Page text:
In past, I had brokerage accounts with Vanguard and I have option level approved for writing uncovered put( Level 4). I could place covered call orders via the website. But to place uncovered put ( that were secured by cash ), Vanguard online system does not allow for it( to me or any one else) and I have to call them and then only the order will be placed. It causes two things.

  1. Time consuming
  2. I feel that the brokerage can front Run my trade (though, I hope a reputable brokerage like Vanguard does not do that)

I had a friend tell me that WellsTrade had the same situation. My question is, Is that legal ?

I can understand if the brokerage wants to monitor the trades for the first 6 months.

1 Answer 1


Brokers monitor all of the trades at all times, not just for the first 6 months. This monitoring relates to meeting the opening margin and subsequent margin maintenance requirements.

Reg T sets forth minimum margin requirement levels. Brokers can require more restrictive amounts. Brokers can also restrict what level of risk they can provide customers as well as what securities they allow customers to trade.

Vanguard wants to dissuade trading. That is evidenced by their commission schedule. For example, if account size is less than $50k, the fee is $7 for the first 25 trades and $25 per trade thereafter. They are doing the same with short option writing, namely forcing your to call them to do so. It's all perfectly legal. They are under no obligation to let you do whatever you want to do.

As for the idea of frontrunning, the first paragraph in your link answers that:

Front-running is when a broker or other entity enters into a trade because they have foreknowledge of a big non-publicized transaction that will influence the price of the asset, resulting in a likely financial gain for the broker.

I doubt that your trades are large enough to move the market. Vanguard isn't an investment bank with a trading desk so I doubt that they have any interest in front running your small trades (I assume that they're small because if otherwise, you'd be trading elsewhere). Traders are not their target audience.

  • 1
    I see the same situation, but when I moved to one of the discount broker like Etrade, Fidelity, TD Ameritrade, then I was able to sell "short Put Options" without making the call. I had sufficient money or securities that covered the margin requirement well above required. Where one should be trading if trades are large (6 figures)?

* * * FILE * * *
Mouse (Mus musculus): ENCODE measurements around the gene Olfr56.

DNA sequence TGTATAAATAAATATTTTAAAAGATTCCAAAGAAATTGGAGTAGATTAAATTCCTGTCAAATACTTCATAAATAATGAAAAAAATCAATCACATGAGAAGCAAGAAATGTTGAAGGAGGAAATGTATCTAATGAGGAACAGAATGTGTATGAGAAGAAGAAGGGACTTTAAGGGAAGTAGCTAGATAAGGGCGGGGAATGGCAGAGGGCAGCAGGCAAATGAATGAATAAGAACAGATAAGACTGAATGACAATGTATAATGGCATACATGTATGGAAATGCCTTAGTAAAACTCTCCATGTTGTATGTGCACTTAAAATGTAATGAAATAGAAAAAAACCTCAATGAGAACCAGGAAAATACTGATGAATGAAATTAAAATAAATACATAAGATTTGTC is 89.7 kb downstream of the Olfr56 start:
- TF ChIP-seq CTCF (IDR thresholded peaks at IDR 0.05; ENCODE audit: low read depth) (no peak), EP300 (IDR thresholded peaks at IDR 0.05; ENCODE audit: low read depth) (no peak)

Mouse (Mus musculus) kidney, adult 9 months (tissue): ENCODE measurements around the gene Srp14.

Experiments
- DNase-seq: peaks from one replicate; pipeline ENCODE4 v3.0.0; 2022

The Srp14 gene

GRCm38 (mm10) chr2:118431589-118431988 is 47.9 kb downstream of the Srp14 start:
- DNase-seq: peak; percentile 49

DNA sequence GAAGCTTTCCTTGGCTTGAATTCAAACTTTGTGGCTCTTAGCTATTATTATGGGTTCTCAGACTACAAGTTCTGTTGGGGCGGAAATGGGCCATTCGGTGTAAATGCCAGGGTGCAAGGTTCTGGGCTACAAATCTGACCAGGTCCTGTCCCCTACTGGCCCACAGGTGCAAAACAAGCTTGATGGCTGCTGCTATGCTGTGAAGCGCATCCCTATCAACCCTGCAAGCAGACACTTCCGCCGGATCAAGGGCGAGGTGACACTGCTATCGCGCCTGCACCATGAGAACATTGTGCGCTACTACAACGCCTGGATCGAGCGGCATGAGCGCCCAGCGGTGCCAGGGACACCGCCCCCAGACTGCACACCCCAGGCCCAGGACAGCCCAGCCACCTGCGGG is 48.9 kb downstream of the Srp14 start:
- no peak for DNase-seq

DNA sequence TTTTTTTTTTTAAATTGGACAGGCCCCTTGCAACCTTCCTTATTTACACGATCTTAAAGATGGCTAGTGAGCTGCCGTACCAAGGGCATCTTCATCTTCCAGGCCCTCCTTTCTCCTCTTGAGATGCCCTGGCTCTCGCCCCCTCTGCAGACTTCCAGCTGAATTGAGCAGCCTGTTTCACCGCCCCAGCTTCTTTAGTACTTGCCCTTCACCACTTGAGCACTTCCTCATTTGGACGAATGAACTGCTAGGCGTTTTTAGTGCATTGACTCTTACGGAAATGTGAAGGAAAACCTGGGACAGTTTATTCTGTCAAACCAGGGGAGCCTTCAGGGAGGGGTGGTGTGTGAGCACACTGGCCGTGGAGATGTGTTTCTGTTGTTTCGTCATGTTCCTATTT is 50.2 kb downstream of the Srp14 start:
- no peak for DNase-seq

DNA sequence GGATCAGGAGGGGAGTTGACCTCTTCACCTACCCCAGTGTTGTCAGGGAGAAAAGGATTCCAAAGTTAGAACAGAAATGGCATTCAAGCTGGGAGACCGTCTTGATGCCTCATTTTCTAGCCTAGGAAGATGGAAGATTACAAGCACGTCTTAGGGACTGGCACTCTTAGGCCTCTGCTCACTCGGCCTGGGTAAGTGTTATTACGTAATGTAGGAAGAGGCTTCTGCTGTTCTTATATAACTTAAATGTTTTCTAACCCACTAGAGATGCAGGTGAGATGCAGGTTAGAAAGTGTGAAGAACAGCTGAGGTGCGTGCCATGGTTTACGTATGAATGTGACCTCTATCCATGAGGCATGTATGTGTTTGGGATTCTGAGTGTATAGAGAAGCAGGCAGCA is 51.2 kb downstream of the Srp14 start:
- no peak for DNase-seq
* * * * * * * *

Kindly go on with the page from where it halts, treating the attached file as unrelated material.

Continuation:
– Neil
    May 1, 2019 at 13:43
  • 6 figures? Professional platforms have breakpoints. IMO, the top two would be Interactive Brokers and Lightspeed with commissions as low as 15 and 20 cents per contract. With that kind of volume, many brokers will negotiate rates. Per contract fees give you the ability to scale in and out without penalty, unlike flat fee brokers ($6.95 per trade plus 'X" per contract). May 1, 2019 at 14:21
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    you mean "Vanguard wants to dissuade trading" or "trading on OPTIONS" . What will be the gain for Vanguard in either case . I am also for "less trading", but if one of my product is "trading", why will I do that ? Is there any Cannibalization
    – Neil
    May 1, 2019 at 16:54
  • 1
    I wrote: "For example, if account size is less than $50k, the fee is $7 for the first 25 trades and $25 per trade thereafter." More than tripling the commission after 25 trades isn't encouragement. The gain for Vanguard is that they don't have to deal with traders and their higher levels of risk. Their specialization is ETFs and other more conservative securities. Cannibalization? May 1, 2019 at 17:03
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    I mean to say with "Is there any Cannibalization", is that Is there any product of Vanguard that does get cannibalized with them allowing the higher trading. I am sure that you know what Cannibalization means but "the reduction of the sales of a company's own products as a consequence of its introduction of another similar product."
    – Neil
    May 2, 2019 at 15:59

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